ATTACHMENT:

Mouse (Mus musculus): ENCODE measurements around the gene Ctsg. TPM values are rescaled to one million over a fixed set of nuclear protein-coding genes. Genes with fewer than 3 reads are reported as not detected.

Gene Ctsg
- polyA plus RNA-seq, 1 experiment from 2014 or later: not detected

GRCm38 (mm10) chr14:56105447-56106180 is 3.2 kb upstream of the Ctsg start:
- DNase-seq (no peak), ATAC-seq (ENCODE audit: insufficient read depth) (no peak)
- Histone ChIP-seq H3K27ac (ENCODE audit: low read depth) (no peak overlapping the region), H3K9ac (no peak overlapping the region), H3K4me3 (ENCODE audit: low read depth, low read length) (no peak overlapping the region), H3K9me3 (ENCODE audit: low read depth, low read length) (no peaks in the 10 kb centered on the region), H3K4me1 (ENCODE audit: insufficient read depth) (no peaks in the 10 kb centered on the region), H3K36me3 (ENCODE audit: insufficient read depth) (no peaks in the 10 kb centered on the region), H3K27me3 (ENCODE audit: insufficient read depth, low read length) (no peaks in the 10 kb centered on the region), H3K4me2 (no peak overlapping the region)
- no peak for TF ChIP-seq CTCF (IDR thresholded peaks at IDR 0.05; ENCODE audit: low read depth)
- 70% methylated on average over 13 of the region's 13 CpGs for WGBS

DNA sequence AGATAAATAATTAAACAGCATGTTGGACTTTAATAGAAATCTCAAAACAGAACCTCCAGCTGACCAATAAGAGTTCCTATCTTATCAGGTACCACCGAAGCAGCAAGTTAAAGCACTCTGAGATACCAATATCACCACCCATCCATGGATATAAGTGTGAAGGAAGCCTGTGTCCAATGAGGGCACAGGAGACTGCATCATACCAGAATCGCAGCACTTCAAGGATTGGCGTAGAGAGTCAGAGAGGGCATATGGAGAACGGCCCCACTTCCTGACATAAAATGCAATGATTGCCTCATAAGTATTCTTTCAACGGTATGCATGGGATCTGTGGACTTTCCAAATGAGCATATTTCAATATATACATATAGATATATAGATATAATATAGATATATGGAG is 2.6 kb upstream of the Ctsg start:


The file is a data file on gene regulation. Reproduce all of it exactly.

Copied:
Mouse (Mus musculus): ENCODE measurements around the gene Ctsg. TPM values are rescaled to one million over a fixed set of nuclear protein-coding genes. Genes with fewer than 3 reads are reported as not detected.

Gene Ctsg
- polyA plus RNA-seq, 1 experiment from 2014 or later: not detected

GRCm38 (mm10) chr14:56105447-56106180 is 3.2 kb upstream of the Ctsg start:
- DNase-seq (no peak), ATAC-seq (ENCODE audit: insufficient read depth) (no peak)
- Histone ChIP-seq H3K27ac (ENCODE audit: low read depth) (no peak overlapping the region), H3K9ac (no peak overlapping the region), H3K4me3 (ENCODE audit: low read depth, low read length) (no peak overlapping the region), H3K9me3 (ENCODE audit: low read depth, low read length) (no peaks in the 10 kb centered on the region), H3K4me1 (ENCODE audit: insufficient read depth) (no peaks in the 10 kb centered on the region), H3K36me3 (ENCODE audit: insufficient read depth) (no peaks in the 10 kb centered on the region), H3K27me3 (ENCODE audit: insufficient read depth, low read length) (no peaks in the 10 kb centered on the region), H3K4me2 (no peak overlapping the region)
- no peak for TF ChIP-seq CTCF (IDR thresholded peaks at IDR 0.05; ENCODE audit: low read depth)
- 70% methylated on average over 13 of the region's 13 CpGs for WGBS

DNA sequence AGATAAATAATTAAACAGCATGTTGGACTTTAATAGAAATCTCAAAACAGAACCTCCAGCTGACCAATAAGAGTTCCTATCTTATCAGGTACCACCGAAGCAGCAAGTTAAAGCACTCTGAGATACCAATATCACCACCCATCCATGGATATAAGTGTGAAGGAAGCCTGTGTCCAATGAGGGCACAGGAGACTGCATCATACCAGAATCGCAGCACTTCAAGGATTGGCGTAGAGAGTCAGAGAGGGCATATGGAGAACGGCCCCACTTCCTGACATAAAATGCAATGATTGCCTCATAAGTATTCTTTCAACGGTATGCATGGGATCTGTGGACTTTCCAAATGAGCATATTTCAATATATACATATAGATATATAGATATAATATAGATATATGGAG is 2.6 kb upstream of the Ctsg start: